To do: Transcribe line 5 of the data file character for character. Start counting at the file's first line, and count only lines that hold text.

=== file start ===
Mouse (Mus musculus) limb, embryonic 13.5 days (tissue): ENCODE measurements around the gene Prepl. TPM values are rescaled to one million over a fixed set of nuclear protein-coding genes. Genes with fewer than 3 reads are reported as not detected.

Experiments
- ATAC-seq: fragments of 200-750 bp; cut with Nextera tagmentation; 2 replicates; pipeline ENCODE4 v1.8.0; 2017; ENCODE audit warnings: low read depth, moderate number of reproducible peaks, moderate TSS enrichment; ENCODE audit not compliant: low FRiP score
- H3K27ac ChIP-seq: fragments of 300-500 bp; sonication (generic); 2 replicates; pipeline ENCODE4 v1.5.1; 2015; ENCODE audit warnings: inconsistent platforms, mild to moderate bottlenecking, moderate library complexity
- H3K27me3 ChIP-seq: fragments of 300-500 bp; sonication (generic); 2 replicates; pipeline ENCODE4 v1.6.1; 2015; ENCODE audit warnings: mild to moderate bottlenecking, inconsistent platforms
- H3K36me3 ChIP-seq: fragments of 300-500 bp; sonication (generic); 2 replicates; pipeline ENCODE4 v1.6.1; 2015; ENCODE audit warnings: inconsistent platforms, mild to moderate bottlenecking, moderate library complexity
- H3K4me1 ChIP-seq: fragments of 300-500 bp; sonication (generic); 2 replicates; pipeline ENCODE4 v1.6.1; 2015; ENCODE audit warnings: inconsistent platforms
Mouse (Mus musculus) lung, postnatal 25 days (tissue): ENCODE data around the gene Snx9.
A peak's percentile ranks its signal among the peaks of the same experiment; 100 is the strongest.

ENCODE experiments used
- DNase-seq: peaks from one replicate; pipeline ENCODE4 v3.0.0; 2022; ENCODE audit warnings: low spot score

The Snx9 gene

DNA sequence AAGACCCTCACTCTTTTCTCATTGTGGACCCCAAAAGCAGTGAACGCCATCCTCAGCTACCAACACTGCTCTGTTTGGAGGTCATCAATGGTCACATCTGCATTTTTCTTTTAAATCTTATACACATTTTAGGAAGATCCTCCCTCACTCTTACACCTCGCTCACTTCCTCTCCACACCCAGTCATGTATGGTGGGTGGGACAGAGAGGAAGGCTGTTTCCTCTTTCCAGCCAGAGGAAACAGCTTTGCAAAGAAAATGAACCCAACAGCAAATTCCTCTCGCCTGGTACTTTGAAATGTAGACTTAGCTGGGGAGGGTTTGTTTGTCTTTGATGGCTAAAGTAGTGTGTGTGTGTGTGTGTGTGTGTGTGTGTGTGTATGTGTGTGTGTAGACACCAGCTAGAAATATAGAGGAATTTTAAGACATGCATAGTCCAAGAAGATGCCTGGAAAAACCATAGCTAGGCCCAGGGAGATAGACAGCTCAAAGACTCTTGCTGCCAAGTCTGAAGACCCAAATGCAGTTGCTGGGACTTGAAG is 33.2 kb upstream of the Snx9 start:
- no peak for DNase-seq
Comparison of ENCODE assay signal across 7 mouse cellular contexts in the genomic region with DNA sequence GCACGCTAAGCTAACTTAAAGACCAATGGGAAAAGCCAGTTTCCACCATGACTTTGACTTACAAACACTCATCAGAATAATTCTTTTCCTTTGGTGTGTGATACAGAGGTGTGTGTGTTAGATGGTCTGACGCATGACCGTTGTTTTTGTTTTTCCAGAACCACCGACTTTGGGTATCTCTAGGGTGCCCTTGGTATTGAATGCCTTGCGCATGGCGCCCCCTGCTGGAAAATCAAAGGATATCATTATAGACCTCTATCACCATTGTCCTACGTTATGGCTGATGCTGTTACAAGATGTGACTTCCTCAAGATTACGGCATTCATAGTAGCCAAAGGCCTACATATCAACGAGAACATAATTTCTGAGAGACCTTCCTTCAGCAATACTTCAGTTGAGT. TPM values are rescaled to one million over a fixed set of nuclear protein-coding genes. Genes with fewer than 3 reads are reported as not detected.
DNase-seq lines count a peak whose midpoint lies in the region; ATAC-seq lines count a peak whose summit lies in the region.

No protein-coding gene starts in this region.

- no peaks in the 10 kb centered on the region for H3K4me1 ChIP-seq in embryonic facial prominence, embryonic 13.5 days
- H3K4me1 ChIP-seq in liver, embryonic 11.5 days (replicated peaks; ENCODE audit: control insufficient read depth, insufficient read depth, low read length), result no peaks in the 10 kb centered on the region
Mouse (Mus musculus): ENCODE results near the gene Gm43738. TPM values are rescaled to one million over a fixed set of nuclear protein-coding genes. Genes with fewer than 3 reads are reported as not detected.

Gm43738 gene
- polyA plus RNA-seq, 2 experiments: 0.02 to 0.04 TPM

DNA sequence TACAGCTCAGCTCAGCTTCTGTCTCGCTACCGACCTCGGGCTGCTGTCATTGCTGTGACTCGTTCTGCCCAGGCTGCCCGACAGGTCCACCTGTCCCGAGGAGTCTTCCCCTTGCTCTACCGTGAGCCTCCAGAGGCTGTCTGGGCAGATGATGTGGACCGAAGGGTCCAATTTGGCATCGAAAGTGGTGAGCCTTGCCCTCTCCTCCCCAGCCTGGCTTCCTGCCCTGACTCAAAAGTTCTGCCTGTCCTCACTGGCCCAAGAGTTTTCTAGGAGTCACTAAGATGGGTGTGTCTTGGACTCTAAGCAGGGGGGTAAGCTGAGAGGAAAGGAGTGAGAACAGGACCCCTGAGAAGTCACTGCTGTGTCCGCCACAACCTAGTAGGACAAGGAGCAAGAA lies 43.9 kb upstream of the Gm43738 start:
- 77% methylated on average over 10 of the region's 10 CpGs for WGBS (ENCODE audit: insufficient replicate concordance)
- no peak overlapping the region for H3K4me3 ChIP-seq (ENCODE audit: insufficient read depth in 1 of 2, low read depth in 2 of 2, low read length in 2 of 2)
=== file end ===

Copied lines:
- H3K27me3 ChIP-seq: fragments of 300-500 bp; sonication (generic); 2 replicates; pipeline ENCODE4 v1.6.1; 2015; ENCODE audit warnings: mild to moderate bottlenecking, inconsistent platforms